An auspicioius debut examining the culuture of hair from the Rona Jaffe Foundation award-winning cartoonist Hot Comb offers a poignant glimpse into Black women's...More Info
Hot Comb, Ebony Flowers
A friend gifted me this graphic novel for Christmas, and I’m so glad she did! Ebony Flowers’ dissertation was written in the form of ‘zine-style comics – an inspiration for those trying to creatively disrupt the academy (like the students in 1969 whose art work and drawings offer an alternative archive of the occupation).
Behind the Face of Winter
H Nigel Thomas
A coming-of-age novel set in a Montreal in which immigrant youth totter on the edge of self-destruction and oblivion, in the face of brutal...More Info
H. Nigel Thomas' Behind The Face of Winter
After we decided to organize Protests and Pedagogy, a 50th anniversary commemoration of the Sir George Williams University occupation, we immediately turned to H. Nigel Thomas. His novel gives a sense of what it was like to be a young student from the Caribbean, in the years after the protest, where migration is the price (of a certain kind) of progress, and institutions are still slow to change. However, Thomas imagines protest differently, as a reparative moment. What might have happened if there was an apology by those in power? We’re still living in the wake of this question.
Fear of a Black Nation
In the 1960s, for at least a brief moment, Montreal became what seemed an unlikely centre of Black Power and the Caribbean left. In...More Info
David Austin's Fear of a Black Nation
It is unthinkable to write about Montreal in this period
without this indispensable text. Austin reminds us that Montreal is the
postcolonial capital of Canada, and that the full weight of the coloniality of
the nation can be seen through the prism of 1960s Montreal and the security
response of the state to calls for decolonization and anti-racism. Voices of
Black Power echoing through the Congress of Black Writers (1968) and the Sir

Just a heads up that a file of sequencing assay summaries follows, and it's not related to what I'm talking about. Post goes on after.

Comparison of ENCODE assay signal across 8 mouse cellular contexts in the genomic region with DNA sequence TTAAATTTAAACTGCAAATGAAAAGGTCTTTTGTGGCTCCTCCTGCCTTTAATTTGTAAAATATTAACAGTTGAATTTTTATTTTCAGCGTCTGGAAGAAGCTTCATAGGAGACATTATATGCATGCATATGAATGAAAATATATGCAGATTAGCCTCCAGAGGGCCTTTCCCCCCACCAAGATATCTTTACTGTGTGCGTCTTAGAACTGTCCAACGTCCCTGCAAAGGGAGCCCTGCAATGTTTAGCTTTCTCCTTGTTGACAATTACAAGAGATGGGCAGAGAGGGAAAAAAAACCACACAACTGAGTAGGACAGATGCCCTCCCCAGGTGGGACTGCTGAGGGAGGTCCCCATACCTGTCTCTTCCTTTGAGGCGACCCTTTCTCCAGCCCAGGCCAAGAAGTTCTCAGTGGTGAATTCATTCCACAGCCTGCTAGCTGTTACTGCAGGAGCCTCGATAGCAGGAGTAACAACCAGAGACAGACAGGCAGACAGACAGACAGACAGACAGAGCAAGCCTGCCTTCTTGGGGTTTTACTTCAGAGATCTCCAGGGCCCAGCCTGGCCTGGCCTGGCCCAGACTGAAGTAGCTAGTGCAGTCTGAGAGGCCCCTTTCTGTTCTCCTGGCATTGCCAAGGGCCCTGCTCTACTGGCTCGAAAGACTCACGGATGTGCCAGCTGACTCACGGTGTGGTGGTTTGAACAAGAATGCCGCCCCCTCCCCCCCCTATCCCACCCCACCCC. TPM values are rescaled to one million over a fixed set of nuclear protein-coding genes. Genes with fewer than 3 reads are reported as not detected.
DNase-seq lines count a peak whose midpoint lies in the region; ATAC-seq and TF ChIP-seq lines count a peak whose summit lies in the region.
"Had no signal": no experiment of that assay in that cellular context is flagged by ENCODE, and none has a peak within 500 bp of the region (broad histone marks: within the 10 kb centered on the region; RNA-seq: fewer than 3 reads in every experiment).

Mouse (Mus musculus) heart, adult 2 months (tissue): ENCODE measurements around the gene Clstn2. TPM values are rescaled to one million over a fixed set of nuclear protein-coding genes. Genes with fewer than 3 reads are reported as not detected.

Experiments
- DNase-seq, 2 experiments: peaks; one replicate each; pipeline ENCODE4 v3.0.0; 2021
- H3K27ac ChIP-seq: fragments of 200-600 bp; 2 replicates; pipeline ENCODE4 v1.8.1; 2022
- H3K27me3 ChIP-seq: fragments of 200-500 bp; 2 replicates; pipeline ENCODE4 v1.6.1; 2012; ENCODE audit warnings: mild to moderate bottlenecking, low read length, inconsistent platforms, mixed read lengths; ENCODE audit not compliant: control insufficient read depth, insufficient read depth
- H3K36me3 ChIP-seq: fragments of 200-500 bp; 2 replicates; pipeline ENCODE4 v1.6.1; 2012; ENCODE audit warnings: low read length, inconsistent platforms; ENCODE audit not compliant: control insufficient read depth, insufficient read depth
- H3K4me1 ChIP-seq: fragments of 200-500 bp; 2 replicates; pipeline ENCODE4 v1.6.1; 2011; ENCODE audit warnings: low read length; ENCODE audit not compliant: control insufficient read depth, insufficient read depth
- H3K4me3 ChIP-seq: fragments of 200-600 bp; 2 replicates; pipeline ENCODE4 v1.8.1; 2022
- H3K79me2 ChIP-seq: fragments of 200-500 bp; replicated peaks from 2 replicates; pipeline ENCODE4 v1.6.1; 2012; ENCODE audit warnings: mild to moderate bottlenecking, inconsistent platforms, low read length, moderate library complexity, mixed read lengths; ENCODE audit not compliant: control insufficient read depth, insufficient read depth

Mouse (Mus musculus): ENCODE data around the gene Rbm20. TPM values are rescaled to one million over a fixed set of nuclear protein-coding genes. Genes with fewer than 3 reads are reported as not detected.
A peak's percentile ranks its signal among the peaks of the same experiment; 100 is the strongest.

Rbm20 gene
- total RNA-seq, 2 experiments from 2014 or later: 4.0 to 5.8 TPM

George Williams “Affair” (1969) caught the attention of the RCMP who penetrated
student and activist groups, through individuals such as Warren Hart, a Black
FBI agent on loan to the RCMP who had previously infiltrated the Black Panthers
In This City
Poignantly capturing the sorrow and torment of the dispossessed, this collection of stories focuses on the contemporary experiences of urban dwellers longing for a...More Info
Austin Clarke's In This City
Austin Clarke’s keen observant eye of Toronto’s Black
life is on full and complex display in this collection of short stories (for us,
this collection also resonates with Clarke’s Honorary Doctorate address at York University, in 2010).
Cornel Bogle, the scholar of Austin Clarke’s writing, notes the story “Letter of the Law of Black” (which is narrated through a series of letters between a father and a son) critiques any romantic retelling of the Sir George Williams University protest through a “politics of respectability,” where the father is skeptical of transnational Black radicalism, especially the ways it might be taken up as social capital to enrich careers.
Dominoes at the Crossroads
In Dominoes at the Crossroads Kaie Kellough maps an alternate nation--one populated by Caribbean Canadians who hopscotch across the country. The characters navigate race,...More Info
Kaie Kellough, Dominoes at the Crossroads
In a city, where the two solitudes of language can displace Blackness, this collection is underpinned by the life and afterlife of Blackness in Montreal – at a crossroads of histories, languages, and diasporas. How would the city look or feel if we took Blackness seriously? How would we move through its urban spaces or attend to decolonizing space with this question in mind? There’s a tapestry of stories that weave in and out of Montreal, and back and forth in time, but two stories in particular, “Shooting the General” and “Ashes and Juju,” navigate the everyday metaphorical and actual underground spaces of the city, to think about the shadows the Sir George Williams protest still cast on the city.